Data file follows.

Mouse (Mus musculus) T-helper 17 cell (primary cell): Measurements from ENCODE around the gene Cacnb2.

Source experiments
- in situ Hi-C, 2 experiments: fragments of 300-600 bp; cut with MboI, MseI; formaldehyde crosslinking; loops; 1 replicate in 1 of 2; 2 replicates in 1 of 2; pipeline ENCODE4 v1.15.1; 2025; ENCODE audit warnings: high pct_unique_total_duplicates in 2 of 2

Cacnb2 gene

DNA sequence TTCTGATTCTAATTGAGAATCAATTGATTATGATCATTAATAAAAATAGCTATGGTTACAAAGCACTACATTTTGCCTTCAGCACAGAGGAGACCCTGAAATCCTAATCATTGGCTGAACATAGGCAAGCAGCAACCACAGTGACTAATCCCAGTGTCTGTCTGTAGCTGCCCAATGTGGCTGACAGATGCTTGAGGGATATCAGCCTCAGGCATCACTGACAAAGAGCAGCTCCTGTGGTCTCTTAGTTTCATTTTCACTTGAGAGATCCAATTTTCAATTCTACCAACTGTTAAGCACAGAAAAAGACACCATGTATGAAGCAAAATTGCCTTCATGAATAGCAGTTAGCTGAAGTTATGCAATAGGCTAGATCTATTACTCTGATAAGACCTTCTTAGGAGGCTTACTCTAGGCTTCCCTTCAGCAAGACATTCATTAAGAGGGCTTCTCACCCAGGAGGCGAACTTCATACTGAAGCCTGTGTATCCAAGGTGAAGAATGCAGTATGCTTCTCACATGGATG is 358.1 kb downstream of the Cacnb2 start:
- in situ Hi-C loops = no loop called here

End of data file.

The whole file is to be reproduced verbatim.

Mouse (Mus musculus) T-helper 17 cell (primary cell): Measurements from ENCODE around the gene Cacnb2.

Source experiments
- in situ Hi-C, 2 experiments: fragments of 300-600 bp; cut with MboI, MseI; formaldehyde crosslinking; loops; 1 replicate in 1 of 2; 2 replicates in 1 of 2; pipeline ENCODE4 v1.15.1; 2025; ENCODE audit warnings: high pct_unique_total_duplicates in 2 of 2

Cacnb2 gene

DNA sequence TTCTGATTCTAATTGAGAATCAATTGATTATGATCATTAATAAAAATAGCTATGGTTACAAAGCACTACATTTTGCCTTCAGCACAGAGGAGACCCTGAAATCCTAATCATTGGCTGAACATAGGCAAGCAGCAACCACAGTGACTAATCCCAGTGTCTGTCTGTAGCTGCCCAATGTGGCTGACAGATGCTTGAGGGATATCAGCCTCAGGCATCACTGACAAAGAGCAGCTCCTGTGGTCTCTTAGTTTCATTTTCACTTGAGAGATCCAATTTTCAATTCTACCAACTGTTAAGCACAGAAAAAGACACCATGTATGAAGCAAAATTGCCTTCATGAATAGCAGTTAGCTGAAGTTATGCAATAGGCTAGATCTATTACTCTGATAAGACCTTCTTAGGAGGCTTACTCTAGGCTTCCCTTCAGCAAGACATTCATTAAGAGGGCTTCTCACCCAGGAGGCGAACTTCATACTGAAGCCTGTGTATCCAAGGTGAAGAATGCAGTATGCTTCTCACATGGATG is 358.1 kb downstream of the Cacnb2 start:
- in situ Hi-C loops = no loop called here